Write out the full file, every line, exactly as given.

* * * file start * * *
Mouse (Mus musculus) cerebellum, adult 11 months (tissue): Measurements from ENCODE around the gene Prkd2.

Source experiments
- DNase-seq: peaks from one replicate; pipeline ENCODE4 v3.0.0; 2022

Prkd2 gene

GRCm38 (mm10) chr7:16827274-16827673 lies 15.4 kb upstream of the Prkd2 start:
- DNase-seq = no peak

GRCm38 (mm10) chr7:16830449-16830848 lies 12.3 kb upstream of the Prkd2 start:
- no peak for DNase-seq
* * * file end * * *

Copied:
Mouse (Mus musculus) cerebellum, adult 11 months (tissue): Measurements from ENCODE around the gene Prkd2.

Source experiments
- DNase-seq: peaks from one replicate; pipeline ENCODE4 v3.0.0; 2022

Prkd2 gene

GRCm38 (mm10) chr7:16827274-16827673 lies 15.4 kb upstream of the Prkd2 start:
- DNase-seq = no peak

GRCm38 (mm10) chr7:16830449-16830848 lies 12.3 kb upstream of the Prkd2 start:
- no peak for DNase-seq